There are many different types of inclusions, and not all are created equal. If your diamond certificate has an "inclusion map," check where the inclusions are. Try to find a diamond with inclusions near the edge where they will be masked by sparkle or hidden by the setting of your diamond. If your budget is limited, I recommend buying "SI" clarity or better. "SI" stands for "Slightly Included." With close inspection you can usually spot the inclusions in an SI¬ graded diamond, but these inclusions will most likely not be visible once your diamond is set in jewellery. If you want to be sure your diamond will look "eye clean", even up close, I recommend selecting a VS2 clarity diamond or better. "VS" stands for "Very Slight Inclusion," and imperfections in VS clarity stones are rarely seen by the naked eye.
FACTOR 5: COLOUR
The term "colour" usually refers to how much warm tint is in a diamond. The scale ranges from D (colorless) to Z (very strongly tinted yellow or brown). Pure white diamonds are considered more desirable, and are more expensive. Warmer¬-hued diamonds (such as K, L, and M) are not necessarily less attractive, but they are significantly less valuable.
Conventional wisdom is to select J colour or better. Personally, I love G and H colour diamonds ¬- they hit the "sweet spot" where most people will not notice colour in the diamond unless they're doing a direct comparison. However, an I or J colour diamond that is well cut and has a lot of life can give you a beautiful diamond at a bargain price.
Depending on how they are cut, different diamonds will display colour differently. This is why colour grades are assigned by looking at a diamond upside¬down. Generally, more¬ brilliant diamonds show their colour less than less brilliant diamonds.
FACTOR 6: FLUORESCENCE
Fluorescence has a bad rep, and most of it is unfair. Diamond Fluorescence refers to how a diamond responds when subjected to ultra¬violet light. Fluorescent diamonds can glow any one of several colours, but the most common is blue. In rare cases fluorescence can cause your diamond to have a milky appearance when viewed in direct daylight. This is most often the case with strong or very strong fluorescence and D/E/F colour diamonds.
However, there are many, many more cases where blue fluorescence is a positive thing. Imagine you were shining a blue light on a yellow diamond... the blue tint can make your diamond look whiter. If your diamond falls in the "near colourless," "lightly tinted," or "tinted" range I recommend looking for medium blue or faint blue fluorescence.
Warning: Green, red, and yellow fluorescence are rare, and they will not have the same benefit. If you are interested in a diamond that has strong blue, very strong blue, green, red, or yellow fluorescence, I recommend asking your salesperson to show you your diamond outside in natural daylight. If you're buying online, contact the seller prior to making your purchase so they can examine the diamond first in natural daylight.
FACTOR 7: GRADER
This should always be your first question: Says who? Every diamond grading laboratory has different standards, so comparing diamonds graded by different sources is extremely unreliable. One grader might grade a diamond K SI2, and another might call that same diamond F VS2. I know that sounds crazy, but I see it happen all the time.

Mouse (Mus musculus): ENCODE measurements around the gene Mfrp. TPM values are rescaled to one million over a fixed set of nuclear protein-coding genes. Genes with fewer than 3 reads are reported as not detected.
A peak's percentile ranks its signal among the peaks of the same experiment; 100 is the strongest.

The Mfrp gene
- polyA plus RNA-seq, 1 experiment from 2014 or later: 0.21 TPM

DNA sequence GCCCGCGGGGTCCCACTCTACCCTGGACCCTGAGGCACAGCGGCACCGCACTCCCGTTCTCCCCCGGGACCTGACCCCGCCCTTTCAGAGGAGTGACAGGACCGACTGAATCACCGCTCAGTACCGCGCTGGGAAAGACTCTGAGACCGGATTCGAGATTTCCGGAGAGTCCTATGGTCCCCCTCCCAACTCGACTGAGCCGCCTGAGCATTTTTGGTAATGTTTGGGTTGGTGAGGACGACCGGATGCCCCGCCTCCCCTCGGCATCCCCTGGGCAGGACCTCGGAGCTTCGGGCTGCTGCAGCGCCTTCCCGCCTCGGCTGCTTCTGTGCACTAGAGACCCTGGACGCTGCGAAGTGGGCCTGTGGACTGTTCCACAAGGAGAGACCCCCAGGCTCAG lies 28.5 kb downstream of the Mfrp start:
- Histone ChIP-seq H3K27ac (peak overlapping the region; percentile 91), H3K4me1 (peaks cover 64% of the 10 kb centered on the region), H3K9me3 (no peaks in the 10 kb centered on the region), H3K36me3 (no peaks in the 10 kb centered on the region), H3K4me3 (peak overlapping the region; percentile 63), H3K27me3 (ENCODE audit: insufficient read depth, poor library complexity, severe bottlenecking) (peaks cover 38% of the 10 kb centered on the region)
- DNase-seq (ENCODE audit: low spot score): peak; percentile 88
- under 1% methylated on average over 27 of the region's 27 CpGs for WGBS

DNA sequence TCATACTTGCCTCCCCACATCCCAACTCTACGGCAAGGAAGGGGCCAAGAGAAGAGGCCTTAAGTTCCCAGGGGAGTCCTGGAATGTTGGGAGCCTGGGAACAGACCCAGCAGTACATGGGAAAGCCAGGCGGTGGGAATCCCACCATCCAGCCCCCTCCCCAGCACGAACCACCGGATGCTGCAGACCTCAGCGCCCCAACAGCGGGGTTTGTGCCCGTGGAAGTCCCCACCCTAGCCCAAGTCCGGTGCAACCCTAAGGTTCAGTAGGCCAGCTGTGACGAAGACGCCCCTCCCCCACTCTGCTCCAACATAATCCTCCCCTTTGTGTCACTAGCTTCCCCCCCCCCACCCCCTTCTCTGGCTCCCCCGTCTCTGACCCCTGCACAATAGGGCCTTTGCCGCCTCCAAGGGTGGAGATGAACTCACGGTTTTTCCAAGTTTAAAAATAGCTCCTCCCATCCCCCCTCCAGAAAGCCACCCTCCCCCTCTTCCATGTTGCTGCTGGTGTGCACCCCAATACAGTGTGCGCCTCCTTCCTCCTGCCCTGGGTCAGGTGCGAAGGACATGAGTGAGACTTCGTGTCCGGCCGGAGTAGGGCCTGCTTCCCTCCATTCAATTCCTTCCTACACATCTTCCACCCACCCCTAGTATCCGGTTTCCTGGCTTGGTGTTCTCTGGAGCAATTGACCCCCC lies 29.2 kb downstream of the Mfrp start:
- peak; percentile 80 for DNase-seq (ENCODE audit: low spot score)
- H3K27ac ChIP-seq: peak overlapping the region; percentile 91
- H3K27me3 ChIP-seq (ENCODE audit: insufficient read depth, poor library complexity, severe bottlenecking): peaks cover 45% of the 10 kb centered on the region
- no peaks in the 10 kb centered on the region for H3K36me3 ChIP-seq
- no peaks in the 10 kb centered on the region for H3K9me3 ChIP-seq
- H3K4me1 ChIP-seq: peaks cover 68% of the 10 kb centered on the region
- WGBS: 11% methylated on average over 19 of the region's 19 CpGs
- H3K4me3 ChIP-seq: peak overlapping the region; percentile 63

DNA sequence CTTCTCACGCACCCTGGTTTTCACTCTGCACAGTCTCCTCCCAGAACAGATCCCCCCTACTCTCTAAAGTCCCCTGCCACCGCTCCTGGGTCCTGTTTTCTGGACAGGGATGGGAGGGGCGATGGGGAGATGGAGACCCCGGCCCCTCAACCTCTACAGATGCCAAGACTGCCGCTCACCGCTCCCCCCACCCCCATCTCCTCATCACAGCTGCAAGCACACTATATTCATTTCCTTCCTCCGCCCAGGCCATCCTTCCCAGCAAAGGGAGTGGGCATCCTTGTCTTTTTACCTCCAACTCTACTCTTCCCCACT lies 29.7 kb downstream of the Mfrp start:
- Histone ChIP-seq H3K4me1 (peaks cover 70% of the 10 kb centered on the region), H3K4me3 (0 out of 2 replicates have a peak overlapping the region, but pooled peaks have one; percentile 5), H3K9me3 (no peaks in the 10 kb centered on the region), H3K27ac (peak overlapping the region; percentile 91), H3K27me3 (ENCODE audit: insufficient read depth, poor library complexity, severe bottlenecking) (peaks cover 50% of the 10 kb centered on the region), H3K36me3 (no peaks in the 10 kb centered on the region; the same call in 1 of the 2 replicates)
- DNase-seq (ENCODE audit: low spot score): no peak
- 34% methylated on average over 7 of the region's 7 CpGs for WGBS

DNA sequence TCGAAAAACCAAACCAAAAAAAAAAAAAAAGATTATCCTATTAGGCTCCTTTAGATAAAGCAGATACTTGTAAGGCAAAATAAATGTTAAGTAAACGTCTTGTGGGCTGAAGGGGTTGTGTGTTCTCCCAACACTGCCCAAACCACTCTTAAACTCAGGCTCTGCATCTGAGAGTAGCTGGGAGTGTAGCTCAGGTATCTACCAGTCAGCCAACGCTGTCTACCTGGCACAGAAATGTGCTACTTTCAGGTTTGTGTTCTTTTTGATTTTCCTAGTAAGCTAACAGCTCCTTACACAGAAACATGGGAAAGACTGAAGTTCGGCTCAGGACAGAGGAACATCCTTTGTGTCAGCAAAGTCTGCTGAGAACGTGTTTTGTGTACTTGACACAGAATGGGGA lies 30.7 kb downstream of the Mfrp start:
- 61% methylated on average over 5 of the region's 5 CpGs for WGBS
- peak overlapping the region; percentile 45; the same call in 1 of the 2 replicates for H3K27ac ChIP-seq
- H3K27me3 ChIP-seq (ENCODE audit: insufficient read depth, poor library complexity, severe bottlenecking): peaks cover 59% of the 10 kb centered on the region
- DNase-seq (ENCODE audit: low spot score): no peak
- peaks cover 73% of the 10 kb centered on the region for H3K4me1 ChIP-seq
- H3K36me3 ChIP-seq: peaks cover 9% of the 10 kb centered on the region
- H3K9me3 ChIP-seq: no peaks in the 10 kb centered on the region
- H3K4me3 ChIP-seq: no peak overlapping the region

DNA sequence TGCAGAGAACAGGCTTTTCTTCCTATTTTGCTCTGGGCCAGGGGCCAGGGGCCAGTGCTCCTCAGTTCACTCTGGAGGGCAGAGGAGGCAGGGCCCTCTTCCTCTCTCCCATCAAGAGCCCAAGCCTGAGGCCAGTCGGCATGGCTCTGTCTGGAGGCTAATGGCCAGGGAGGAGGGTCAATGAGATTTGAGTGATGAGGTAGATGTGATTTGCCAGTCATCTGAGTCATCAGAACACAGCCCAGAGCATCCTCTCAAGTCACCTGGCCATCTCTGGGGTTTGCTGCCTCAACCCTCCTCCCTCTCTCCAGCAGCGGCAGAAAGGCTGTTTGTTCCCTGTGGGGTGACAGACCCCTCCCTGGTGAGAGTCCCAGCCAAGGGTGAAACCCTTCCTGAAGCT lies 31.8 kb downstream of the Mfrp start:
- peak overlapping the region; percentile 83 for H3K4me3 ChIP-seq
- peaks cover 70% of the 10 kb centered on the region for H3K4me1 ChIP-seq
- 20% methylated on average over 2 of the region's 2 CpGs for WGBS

The most reputable and consistent grading laboratories are GIA, AGS, IGI, and HRD. GIA is considered the global standard worldwide. AGS is a popular alternative in the U.S.A. while IGI and HRD are more common in Europe.
EGL is tricky because there are EGL labs all over the world, and some of them do a great job while others can be less reliable. We strongly recommend caution when buying an EGL certified diamond unless it's from EGL-¬USA.
Many diamonds are assigned grades by valuation companies and in-¬house graders. If your diamond does not come with a report from a major laboratory, you should always ask where the grader trained. He or she should be certified by a major grading laboratory: GIA, AGS, IGI, or HRD. Be smart and be cautious about reports done by uncertified shop owners, salespeople, or valuation companies.
SELECTING YOUR DIAMOND
You can choose to purchase your diamond online, or from a retail store. If you prefer to purchase your diamond in a retail store, avoid the big chains and shop with smaller independent jewellers. Many independent jewellers are actually significantly less expensive than their large competitors. (You don't have to take my word for it - shop around and you'll quickly learn that this is true). This way you'll buy a better quality diamond and - if you wish - you'll have the opportunity to design your own hand-made engagement ring setting.
If you choose to shop online, I would recommend comparing prices and service across several websites. Be sure that the company ships from your country - otherwise you'll be hit with expensive duty and GST. Always make sure you call or e-mail customer service and have them hand-inspect your diamond before you complete your purchase. Sometimes a diamond may seem like a great deal, but it could have an unfortunate inclusion, asymmetrical cut, or be negatively impacted by fluoresence. And above all, make sure you have an easy and affordable way to return the diamond if it doesn't turn out as you'd hoped. Online shopping is the best way to get a great deal on a diamond for your engagement ring, diamond studs, or pendant - just review this article, be reasonably cautious, and have fun.